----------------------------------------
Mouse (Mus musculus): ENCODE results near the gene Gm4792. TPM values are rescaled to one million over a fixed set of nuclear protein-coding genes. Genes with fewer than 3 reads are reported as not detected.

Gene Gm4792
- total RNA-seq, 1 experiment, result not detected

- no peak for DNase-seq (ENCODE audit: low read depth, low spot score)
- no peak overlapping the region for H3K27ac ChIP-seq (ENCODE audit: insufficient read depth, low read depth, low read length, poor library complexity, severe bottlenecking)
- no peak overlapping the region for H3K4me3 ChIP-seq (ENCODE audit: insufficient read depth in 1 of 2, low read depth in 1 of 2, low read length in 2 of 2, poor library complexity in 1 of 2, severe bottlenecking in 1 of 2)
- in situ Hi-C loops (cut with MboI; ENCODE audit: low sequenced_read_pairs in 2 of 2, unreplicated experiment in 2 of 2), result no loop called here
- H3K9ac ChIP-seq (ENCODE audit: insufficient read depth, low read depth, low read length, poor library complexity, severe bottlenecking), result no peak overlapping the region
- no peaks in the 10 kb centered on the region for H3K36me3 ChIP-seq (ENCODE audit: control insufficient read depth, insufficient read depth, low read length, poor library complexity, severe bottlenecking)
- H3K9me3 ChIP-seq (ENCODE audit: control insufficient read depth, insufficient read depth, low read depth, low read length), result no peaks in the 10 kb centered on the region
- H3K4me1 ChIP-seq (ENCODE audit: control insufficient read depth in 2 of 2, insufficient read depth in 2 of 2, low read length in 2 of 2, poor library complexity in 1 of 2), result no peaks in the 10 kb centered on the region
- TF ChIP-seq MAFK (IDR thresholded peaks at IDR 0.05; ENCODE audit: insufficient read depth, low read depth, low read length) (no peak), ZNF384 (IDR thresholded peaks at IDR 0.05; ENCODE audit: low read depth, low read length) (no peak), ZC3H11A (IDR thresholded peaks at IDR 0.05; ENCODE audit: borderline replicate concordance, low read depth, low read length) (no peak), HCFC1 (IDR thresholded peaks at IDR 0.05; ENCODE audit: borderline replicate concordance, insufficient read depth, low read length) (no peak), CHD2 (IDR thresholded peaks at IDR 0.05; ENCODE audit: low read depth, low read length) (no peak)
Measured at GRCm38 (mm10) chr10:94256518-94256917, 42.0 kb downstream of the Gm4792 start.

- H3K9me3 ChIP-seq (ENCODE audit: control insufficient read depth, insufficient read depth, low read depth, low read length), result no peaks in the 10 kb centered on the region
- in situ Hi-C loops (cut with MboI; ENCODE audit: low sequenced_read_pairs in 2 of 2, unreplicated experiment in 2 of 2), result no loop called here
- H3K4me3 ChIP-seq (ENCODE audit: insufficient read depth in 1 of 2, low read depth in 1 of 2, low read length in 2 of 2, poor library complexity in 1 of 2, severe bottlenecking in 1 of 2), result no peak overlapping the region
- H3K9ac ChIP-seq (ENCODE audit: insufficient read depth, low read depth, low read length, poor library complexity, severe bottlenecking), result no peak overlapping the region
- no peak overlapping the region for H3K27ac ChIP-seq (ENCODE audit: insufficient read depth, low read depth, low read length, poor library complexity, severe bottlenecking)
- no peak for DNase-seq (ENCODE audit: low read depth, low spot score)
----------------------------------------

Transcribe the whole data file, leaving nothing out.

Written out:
Mouse (Mus musculus): ENCODE results near the gene Gm4792. TPM values are rescaled to one million over a fixed set of nuclear protein-coding genes. Genes with fewer than 3 reads are reported as not detected.

Gene Gm4792
- total RNA-seq, 1 experiment, result not detected

- no peak for DNase-seq (ENCODE audit: low read depth, low spot score)
- no peak overlapping the region for H3K27ac ChIP-seq (ENCODE audit: insufficient read depth, low read depth, low read length, poor library complexity, severe bottlenecking)
- no peak overlapping the region for H3K4me3 ChIP-seq (ENCODE audit: insufficient read depth in 1 of 2, low read depth in 1 of 2, low read length in 2 of 2, poor library complexity in 1 of 2, severe bottlenecking in 1 of 2)
- in situ Hi-C loops (cut with MboI; ENCODE audit: low sequenced_read_pairs in 2 of 2, unreplicated experiment in 2 of 2), result no loop called here
- H3K9ac ChIP-seq (ENCODE audit: insufficient read depth, low read depth, low read length, poor library complexity, severe bottlenecking), result no peak overlapping the region
- no peaks in the 10 kb centered on the region for H3K36me3 ChIP-seq (ENCODE audit: control insufficient read depth, insufficient read depth, low read length, poor library complexity, severe bottlenecking)
- H3K9me3 ChIP-seq (ENCODE audit: control insufficient read depth, insufficient read depth, low read depth, low read length), result no peaks in the 10 kb centered on the region
- H3K4me1 ChIP-seq (ENCODE audit: control insufficient read depth in 2 of 2, insufficient read depth in 2 of 2, low read length in 2 of 2, poor library complexity in 1 of 2), result no peaks in the 10 kb centered on the region
- TF ChIP-seq MAFK (IDR thresholded peaks at IDR 0.05; ENCODE audit: insufficient read depth, low read depth, low read length) (no peak), ZNF384 (IDR thresholded peaks at IDR 0.05; ENCODE audit: low read depth, low read length) (no peak), ZC3H11A (IDR thresholded peaks at IDR 0.05; ENCODE audit: borderline replicate concordance, low read depth, low read length) (no peak), HCFC1 (IDR thresholded peaks at IDR 0.05; ENCODE audit: borderline replicate concordance, insufficient read depth, low read length) (no peak), CHD2 (IDR thresholded peaks at IDR 0.05; ENCODE audit: low read depth, low read length) (no peak)
Measured at GRCm38 (mm10) chr10:94256518-94256917, 42.0 kb downstream of the Gm4792 start.

- H3K9me3 ChIP-seq (ENCODE audit: control insufficient read depth, insufficient read depth, low read depth, low read length), result no peaks in the 10 kb centered on the region
- in situ Hi-C loops (cut with MboI; ENCODE audit: low sequenced_read_pairs in 2 of 2, unreplicated experiment in 2 of 2), result no loop called here
- H3K4me3 ChIP-seq (ENCODE audit: insufficient read depth in 1 of 2, low read depth in 1 of 2, low read length in 2 of 2, poor library complexity in 1 of 2, severe bottlenecking in 1 of 2), result no peak overlapping the region
- H3K9ac ChIP-seq (ENCODE audit: insufficient read depth, low read depth, low read length, poor library complexity, severe bottlenecking), result no peak overlapping the region
- no peak overlapping the region for H3K27ac ChIP-seq (ENCODE audit: insufficient read depth, low read depth, low read length, poor library complexity, severe bottlenecking)
- no peak for DNase-seq (ENCODE audit: low read depth, low spot score)